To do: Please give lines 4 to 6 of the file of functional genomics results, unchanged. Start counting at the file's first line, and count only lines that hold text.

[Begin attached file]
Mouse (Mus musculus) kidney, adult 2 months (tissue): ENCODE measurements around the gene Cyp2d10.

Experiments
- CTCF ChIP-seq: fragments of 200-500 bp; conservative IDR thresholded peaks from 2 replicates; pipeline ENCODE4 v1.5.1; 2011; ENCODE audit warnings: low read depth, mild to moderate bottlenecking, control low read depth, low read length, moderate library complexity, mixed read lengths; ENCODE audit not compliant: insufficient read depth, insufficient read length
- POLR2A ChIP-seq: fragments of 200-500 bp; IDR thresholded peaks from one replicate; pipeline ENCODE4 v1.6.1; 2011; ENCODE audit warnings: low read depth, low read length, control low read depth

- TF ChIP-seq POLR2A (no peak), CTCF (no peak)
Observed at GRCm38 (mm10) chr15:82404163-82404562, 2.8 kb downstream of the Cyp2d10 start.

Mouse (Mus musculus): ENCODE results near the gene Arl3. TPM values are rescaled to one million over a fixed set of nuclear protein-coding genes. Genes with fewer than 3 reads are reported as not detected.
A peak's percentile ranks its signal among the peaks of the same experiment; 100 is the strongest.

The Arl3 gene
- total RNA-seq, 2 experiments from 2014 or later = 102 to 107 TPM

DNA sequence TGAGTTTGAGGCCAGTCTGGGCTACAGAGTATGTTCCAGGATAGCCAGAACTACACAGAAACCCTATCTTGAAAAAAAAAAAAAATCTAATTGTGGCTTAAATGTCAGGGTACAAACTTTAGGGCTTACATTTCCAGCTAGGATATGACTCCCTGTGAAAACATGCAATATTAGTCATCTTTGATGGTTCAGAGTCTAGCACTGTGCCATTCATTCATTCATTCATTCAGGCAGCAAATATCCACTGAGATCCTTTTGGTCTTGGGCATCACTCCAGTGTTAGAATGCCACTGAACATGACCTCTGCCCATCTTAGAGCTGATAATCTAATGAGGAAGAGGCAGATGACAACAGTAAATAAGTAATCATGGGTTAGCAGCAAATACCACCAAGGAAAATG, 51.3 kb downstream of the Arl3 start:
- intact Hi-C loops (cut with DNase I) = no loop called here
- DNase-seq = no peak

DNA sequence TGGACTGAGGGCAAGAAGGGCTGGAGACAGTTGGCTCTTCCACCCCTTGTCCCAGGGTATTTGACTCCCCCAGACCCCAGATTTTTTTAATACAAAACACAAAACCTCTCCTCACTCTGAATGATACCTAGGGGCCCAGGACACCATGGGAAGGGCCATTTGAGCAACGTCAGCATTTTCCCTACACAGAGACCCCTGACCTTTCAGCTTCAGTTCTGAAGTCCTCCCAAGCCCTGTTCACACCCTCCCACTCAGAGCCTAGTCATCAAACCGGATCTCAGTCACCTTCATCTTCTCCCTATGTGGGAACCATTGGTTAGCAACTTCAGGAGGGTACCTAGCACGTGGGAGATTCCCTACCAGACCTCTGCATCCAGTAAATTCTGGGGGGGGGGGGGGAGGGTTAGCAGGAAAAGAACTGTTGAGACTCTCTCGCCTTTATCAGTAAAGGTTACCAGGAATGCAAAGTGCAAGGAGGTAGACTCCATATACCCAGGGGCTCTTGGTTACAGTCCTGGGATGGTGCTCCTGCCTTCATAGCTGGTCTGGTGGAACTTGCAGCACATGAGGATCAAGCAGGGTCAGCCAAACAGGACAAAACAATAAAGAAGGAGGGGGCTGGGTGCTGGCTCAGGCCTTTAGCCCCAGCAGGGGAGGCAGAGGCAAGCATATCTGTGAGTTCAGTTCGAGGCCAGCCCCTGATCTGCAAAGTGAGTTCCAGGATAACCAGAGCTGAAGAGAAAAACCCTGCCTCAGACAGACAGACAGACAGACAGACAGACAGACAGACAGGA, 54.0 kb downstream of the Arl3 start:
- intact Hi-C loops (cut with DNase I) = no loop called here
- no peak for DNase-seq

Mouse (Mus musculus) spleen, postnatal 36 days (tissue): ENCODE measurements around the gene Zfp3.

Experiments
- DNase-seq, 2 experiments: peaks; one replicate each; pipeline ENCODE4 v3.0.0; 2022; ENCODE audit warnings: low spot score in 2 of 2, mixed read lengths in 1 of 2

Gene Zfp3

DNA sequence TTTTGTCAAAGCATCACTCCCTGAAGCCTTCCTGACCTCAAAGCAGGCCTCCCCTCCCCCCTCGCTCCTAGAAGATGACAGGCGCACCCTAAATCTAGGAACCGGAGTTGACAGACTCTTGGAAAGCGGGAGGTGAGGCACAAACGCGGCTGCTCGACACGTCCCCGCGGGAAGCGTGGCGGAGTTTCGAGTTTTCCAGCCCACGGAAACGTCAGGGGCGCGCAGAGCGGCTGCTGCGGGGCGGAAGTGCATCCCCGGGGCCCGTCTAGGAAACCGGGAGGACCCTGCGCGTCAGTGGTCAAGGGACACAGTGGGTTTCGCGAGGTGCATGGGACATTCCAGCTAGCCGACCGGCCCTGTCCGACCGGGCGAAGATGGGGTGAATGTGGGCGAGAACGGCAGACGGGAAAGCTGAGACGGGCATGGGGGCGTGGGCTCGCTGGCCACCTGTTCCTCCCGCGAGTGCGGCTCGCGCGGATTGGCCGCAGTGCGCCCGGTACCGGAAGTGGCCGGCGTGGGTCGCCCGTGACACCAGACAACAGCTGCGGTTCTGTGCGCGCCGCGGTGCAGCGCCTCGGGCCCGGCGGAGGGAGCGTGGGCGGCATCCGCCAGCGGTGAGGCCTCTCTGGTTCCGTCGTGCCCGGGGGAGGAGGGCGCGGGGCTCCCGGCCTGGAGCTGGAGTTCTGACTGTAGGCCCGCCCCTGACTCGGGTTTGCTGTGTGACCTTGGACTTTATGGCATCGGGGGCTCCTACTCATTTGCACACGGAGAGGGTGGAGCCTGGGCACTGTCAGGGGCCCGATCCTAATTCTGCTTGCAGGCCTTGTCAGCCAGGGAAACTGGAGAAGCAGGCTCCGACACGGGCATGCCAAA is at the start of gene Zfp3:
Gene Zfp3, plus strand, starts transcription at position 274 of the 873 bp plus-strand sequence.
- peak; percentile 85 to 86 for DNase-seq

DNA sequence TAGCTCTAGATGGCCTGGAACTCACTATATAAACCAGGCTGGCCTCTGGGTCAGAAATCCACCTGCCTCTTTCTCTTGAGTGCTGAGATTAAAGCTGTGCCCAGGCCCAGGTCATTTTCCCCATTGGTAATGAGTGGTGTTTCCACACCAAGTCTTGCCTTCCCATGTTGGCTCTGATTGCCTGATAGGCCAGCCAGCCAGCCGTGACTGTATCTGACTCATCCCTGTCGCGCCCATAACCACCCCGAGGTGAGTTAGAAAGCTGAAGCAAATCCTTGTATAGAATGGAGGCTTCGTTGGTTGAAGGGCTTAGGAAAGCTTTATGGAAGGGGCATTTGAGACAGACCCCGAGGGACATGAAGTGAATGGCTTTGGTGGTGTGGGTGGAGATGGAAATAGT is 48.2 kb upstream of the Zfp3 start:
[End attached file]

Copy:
- POLR2A ChIP-seq: fragments of 200-500 bp; IDR thresholded peaks from one replicate; pipeline ENCODE4 v1.6.1; 2011; ENCODE audit warnings: low read depth, low read length, control low read depth

- TF ChIP-seq POLR2A (no peak), CTCF (no peak)
Observed at GRCm38 (mm10) chr15:82404163-82404562, 2.8 kb downstream of the Cyp2d10 start.